They are called Chinoys or Tsinoys for Filipinos of Chinese ancestry. They carry monosyllabic family names
although some carry Filipino-sounding names. They seem to be everywhere but their number consists of not more than an
estimate of 2% of the total Philippine population. Yes, they are few but they control a very large part of the country's
economic pie and as a consequence, influence the life of Filipinos in more ways than one. In fact, some of these influences
have become part and partial of the Filipino psyche.
Some of the chinese contribution in the Filipino way of life are belief in feng shui, eating siopao, tikoy, or
sotanghon, that little cat with a waving hand, the frog with a coin in its mouth, and that statue of a man with a big stomach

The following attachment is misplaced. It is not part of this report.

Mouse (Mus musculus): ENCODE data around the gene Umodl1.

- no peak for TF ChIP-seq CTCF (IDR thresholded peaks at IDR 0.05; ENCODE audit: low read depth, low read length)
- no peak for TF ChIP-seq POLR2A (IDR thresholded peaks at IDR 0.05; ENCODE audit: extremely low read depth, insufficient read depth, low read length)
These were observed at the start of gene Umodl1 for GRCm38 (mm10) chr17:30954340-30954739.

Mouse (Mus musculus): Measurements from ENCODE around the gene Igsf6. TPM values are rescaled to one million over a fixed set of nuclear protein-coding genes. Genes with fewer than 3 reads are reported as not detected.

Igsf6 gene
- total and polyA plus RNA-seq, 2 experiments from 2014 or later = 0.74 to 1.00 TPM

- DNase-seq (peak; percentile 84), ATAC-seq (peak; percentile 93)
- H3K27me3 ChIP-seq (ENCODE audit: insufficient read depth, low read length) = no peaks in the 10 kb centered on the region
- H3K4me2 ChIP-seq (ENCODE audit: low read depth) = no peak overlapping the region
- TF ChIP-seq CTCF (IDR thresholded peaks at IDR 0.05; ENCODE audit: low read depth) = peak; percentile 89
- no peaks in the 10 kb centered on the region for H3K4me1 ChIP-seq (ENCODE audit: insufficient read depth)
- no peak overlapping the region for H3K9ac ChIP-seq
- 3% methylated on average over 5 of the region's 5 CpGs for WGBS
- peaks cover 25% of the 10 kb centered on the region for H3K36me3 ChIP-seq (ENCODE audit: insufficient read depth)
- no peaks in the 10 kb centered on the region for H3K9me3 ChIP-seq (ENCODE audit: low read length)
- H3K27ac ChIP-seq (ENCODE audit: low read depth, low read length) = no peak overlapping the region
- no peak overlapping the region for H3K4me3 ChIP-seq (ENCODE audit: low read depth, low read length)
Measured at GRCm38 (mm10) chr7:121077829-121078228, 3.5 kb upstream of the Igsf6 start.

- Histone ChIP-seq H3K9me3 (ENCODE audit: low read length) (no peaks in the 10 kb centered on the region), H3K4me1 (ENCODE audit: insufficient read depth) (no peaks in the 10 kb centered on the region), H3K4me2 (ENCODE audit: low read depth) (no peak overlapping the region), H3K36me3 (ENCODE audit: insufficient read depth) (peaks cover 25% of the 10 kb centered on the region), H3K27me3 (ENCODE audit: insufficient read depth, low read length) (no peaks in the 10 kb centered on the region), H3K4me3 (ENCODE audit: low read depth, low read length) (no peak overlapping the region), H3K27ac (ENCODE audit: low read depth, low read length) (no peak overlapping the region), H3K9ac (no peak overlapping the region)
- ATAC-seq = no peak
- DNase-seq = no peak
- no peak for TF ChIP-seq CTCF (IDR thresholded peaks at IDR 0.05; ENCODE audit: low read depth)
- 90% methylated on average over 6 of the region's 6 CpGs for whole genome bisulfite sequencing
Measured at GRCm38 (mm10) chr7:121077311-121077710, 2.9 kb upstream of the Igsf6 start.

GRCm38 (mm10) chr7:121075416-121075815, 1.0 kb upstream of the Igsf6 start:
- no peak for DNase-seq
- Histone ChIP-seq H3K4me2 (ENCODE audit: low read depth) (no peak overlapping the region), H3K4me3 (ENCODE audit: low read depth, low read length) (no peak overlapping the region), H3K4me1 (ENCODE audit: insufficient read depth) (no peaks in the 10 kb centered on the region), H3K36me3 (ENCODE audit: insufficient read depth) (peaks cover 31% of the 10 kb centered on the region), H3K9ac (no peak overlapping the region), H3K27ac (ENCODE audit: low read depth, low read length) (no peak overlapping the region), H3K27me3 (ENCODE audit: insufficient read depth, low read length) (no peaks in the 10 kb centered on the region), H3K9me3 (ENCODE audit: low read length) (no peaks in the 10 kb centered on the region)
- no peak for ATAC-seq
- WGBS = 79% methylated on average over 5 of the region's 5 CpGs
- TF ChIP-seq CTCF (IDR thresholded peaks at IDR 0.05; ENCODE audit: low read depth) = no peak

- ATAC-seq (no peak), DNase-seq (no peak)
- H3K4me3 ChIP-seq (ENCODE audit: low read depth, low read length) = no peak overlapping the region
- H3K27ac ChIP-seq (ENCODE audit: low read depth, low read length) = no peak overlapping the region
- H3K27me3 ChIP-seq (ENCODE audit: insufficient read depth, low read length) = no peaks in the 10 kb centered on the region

which are found mostly in Chinese stores.
The Chinese have been in our country for a very long time. They were here even before the Spaniards and the
Americans came. In the early days of the Spanish regime, a chinese named Lim-Ah-Hong led an attack in Manila but was repulsed.
The spaniards subsequently made peace with the Chinese and allowed them to continue trading with the Philippines. Still they
were not treated fairly and in fact they were regarded with suspicion so much so that they were confined to a Parian, now Binondo,
Today, major businesses in the country are controlled by the so-called Chinese taipans. Even in the towns and cities
in the countryside, the major establishments are owned by the Filipinos of Chinese background. They are mostly immigrants from the
Chinese province of Fujian and their dialect is Fookien although Mandarin is officially taught in Chinese schools. Many of them have
intermarried with Filipinos. Among the prominent Filipinos with Chinese background are Jose Rizal, the national hero, the late
Chief Justice Cludio Teehankee, the late Jaime Cardinal Sin, former President Corazon Cojuangco Aquino, and current Manila Mayor